This morning Hayley was sitting at the dining table with Lucy on her knee. Oliver was sitting next to them on another chair. He started to bounce up and down in his seat. This made Lucy laugh. So Oliver did it more. This made Lucy laugh more, which in turn made made Oliver laugh... which made Lucy laugh more... which made Oliver bounce and laugh even more.... you get the picture.

It's probably the first time you could say that they have played and laughed together. Long may it continue.

BBC NEWS | Education | Summer-born to start school later

BBC NEWS | Education | Summer-born to start school later

This is particulalrly of interest to us as Lucy was born in August.

BBC NEWS | Wales | Cancer patient loses visa battle

BBC NEWS | Wales | Cancer patient loses visa battle

This woman came to the UK to study so that she could support her two children but wasn't admitted to the course because her English wasn't good enough. So she stayed on in the UK to improve her English. While here her husband died. She made arrangments for her children to be looked after and returned to the UK. But then she became ill with cancer.

Yesterday the Home office forcibly removed her from a hospital where she was being treated and deported her to a certain and hastened death (because she can't afford treatment in Ghana), leaving her children unsupported and therefore without education (as it is not free) and hence sentenced to a life of poverty.

A friend told BBC radio that she was "a mess" when she boarded the plane.

Doesn't it just make you proud to be British.

Tuesday, January 08, 2008

Conversation of the Day

The scene: Lucy in her stroller in the kitchen. Oliver making Rice Krispie cakes with his Mummy.

Oliver: "Hello Lucy chubby cheeks".
Hayley (laughing): "Did you just call her chubby cheeks?"
Oliver (smiling): "Yes."
Hayley: "Who calls her that Oliver?"
Oliver: "Daddy." (This is true.)
Oliver (offering Rice Krispie cake to Lucy):"Would you like to taste it Lucy? Here you are."
Hayley: "No darling, Lucy can't eat cake like that."
Oliver: "She'll be hungry."
Hayley: "It's OK she has special milk."

I got home in time for Oliver to give me the special Rice Krispie cake he had made for me: a single, giant white chocolate Rice Krispie cake.
"We share it?" he asked. How could I refuse.

Saturday, January 05, 2008

Taking the strain

Lucy at Tesco

Hayley has taken the strain over the Christmas and New Year break while I have been ill. This morning she woke feeling full of flu, so it was my chance to reciprocate.

Oliver and I delayed our departure for our Tesco breakfast until Lucy was up and had drunk her first bottle, then off the three of us went. This was to be the first time I had taken both my kids out without Hayley there to help.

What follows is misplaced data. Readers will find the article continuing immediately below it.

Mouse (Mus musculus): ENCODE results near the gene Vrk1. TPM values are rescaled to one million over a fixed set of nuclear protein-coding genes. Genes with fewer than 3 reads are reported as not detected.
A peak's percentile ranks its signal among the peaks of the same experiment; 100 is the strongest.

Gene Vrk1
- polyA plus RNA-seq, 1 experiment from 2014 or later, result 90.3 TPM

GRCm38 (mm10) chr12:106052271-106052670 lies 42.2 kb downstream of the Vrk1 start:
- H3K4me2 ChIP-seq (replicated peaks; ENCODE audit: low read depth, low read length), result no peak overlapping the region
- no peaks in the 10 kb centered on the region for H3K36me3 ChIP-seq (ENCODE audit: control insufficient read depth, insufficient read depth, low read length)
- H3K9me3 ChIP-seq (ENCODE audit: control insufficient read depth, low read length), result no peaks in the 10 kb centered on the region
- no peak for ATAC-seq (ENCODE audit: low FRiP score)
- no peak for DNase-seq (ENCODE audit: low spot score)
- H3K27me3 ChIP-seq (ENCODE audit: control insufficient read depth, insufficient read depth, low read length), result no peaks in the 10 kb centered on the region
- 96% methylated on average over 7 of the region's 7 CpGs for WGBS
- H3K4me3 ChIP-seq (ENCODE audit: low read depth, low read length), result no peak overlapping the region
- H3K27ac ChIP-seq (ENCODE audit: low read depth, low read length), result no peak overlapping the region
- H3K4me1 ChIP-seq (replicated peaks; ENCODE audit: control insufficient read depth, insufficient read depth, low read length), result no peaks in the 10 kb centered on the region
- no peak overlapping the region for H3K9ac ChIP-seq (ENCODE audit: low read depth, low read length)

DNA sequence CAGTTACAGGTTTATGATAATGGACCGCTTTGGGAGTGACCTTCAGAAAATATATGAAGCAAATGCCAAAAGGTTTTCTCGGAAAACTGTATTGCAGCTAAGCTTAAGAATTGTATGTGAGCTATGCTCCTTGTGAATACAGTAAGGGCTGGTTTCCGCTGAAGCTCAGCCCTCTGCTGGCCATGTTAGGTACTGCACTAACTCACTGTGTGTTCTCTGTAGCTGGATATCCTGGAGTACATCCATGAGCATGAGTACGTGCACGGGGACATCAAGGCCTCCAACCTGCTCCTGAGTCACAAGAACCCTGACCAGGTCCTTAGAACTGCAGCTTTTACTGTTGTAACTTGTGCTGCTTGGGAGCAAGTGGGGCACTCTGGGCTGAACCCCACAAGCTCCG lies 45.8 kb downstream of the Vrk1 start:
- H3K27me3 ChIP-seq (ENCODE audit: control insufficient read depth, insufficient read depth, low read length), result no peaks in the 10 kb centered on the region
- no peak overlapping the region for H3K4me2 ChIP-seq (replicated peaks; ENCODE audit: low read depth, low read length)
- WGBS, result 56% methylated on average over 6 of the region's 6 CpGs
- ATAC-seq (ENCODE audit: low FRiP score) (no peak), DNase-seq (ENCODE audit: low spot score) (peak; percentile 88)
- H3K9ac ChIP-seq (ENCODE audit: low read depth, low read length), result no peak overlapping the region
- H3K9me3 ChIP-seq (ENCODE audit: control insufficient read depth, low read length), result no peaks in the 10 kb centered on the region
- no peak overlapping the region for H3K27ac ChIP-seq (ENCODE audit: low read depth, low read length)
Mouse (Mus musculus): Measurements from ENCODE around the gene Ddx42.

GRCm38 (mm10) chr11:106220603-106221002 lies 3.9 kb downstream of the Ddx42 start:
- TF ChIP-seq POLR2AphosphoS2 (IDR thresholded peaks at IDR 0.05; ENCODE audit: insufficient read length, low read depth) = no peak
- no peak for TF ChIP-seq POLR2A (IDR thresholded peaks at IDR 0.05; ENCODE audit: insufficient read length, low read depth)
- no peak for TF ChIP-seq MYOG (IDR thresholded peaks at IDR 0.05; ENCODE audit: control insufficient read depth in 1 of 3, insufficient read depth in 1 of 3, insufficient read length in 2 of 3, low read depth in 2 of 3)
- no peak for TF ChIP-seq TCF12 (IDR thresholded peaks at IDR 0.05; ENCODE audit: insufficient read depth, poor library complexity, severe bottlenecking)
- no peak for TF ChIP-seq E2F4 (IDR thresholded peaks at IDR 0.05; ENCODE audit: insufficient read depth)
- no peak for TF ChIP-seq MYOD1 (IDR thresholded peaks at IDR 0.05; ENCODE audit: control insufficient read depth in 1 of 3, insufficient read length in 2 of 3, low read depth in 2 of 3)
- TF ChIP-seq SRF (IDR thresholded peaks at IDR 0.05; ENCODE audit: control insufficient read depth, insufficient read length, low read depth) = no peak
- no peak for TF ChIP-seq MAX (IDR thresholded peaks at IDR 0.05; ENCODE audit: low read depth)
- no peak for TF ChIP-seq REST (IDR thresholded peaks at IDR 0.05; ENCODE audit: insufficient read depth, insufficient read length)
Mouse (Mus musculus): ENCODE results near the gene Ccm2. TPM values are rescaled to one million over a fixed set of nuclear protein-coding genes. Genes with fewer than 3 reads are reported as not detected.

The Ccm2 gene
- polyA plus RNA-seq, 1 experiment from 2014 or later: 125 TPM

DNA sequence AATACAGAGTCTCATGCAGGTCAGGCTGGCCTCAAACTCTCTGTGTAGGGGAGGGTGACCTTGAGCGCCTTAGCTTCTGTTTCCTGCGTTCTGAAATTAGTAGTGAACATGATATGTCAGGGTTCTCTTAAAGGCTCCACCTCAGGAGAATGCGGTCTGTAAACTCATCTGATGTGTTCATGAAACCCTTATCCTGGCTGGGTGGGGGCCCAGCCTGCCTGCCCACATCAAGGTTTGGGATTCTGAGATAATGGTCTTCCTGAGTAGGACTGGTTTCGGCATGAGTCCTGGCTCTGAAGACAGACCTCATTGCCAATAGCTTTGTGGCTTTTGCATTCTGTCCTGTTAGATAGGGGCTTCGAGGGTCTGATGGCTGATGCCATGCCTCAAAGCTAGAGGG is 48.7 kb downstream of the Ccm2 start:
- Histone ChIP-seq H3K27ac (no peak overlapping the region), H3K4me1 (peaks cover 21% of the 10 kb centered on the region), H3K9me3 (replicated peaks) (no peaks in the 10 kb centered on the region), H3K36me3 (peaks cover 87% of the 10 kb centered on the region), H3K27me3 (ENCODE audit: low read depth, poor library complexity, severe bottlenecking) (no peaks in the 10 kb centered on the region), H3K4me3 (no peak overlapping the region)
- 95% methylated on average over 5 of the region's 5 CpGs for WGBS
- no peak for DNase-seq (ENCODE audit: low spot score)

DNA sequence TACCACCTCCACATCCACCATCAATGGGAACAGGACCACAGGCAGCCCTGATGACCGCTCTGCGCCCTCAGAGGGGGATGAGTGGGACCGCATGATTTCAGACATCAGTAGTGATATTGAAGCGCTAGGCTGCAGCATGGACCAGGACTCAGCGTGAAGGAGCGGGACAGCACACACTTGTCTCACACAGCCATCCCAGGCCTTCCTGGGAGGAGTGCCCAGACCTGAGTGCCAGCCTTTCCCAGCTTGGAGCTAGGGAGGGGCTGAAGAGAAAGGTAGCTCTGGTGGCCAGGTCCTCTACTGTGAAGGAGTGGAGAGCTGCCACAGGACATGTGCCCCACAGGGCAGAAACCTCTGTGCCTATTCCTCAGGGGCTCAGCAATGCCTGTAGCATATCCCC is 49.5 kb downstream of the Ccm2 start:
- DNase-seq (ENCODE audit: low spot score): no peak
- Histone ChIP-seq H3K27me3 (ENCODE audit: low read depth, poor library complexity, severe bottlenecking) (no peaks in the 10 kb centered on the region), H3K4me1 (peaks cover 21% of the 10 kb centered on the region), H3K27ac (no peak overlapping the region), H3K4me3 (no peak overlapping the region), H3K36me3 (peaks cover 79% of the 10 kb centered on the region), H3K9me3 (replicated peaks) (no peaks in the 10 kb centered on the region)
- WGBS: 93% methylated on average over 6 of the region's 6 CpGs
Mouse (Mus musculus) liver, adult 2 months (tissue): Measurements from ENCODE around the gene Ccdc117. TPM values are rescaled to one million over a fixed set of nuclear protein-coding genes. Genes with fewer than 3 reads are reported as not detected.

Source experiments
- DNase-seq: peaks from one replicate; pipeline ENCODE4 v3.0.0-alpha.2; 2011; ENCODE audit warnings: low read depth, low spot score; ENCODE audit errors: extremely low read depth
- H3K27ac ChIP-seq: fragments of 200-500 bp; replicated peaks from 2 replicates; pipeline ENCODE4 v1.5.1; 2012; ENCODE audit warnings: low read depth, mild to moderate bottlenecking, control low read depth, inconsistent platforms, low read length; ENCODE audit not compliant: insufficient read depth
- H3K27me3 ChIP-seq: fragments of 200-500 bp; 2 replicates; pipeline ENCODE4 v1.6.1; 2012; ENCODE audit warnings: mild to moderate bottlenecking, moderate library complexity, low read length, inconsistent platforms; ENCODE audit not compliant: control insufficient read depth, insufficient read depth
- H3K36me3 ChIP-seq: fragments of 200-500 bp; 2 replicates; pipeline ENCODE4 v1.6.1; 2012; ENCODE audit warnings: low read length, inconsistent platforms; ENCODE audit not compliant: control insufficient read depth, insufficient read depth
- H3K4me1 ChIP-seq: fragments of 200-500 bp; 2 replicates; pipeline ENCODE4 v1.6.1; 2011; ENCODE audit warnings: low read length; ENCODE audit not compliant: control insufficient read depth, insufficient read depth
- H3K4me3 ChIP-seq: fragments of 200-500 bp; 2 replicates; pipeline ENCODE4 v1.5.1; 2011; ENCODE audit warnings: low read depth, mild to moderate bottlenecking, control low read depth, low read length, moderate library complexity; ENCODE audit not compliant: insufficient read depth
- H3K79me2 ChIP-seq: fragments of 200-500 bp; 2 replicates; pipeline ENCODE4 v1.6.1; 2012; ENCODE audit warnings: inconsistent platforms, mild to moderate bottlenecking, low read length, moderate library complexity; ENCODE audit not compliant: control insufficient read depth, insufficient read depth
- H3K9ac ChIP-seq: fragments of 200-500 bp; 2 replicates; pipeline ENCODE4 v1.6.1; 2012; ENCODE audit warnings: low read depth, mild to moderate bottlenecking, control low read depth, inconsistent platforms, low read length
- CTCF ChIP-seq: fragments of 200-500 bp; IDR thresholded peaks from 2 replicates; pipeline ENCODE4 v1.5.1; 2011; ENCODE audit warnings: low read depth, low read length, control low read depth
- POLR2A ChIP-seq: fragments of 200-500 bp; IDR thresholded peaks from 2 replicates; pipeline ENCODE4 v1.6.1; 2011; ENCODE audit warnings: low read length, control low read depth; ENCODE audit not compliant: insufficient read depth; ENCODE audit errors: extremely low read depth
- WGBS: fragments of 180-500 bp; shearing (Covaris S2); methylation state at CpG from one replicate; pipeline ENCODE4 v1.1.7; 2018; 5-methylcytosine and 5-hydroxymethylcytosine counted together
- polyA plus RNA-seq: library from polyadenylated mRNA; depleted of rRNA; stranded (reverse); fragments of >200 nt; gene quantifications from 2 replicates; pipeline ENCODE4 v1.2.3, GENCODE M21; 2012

While Oliver and I tucked into our cooked breakfasts, Lucy sat happily in her car seat (pictured above) wearing her "I may be small but I'm the BOSS" t-shirt, watching us and occasionally throwing one of her toys into my baked beans. Nice.

At the end of the meal she started to grumble and sure enough it was time to head to the baby changing room. Oliver came along happily and sang to me while I changed Lucy. What a cheery chap.

We ended our trip with a ride on "Clifford the big red dog" for Oliver. Always popular.

After popping in at home, Oliver and I headed off to Whale-around (an indoor playground) for a couple of hours, leaving Lucy with Hayley who was still poorly but missing her little girl.

When we returned Oliver was still on best behaviour, despite foregoing any nap all day and he remained cheery and chatty all afternoon while I made dinner, prepared bottles (with Lucy in the Baby Bjorn carrier), played with him and even finally watched football on TV.

Tonight, Hayley went to bed at 9pm, which was as soon as Lucy had her last bottle (a bit earlier than usual!). Both kids were such treasures today that taking the lead in looking after them was easier than I expected. I still know I couldn't do half the job Hayley does with them day in day out though!

Lucy milestones

Lucy is now 4 and half months old. Here's what she is up to.

  • She now rolls on her side on her playmat and in her cot.

  • For the last week or two she has been turning around in her cot. We have added a colourful bumper down one side to stop her from bumping her head. Last night she did a 180 degree turn. She doesn't seem too bothered by ending up lying across her cot. As with pretty much everything, she doesn't complain much. She is also happier on her front than Oliver was. Today she rolled onto her front with only a little extra help from Hayley. And then she tried to crawl! Slow down little girl!

  • We've got a screamer! Lucy likes to bat merry hell out of the bird on the playmat and is quite dexterous with the other toys on there. As she pulls at them she screams! Sometimes her face goes red. It was quite scary at first, but there's no doubt she is happy. She will break off from her screaming to give you a big smile, then carry on.

  • Lucy chats away and makes some sounds consistently. A sort of "ma ma ma" sound and also one that sounds spookily like "Oliver".

  • She is a grabber too. She likes holding my fingers in her hands and has quite a grip. Yesterday she inflicted tangible pain on me by twisting my little fingers in the wornd direction.

  • She can happily spend ages in the Baby Bjorn front carrier. You almost forget she's there, she is so quiet and happy watching everything her pilot is doing. Last night she fell asleep in the carrier on me while I tidied the kitchen and made her bottles.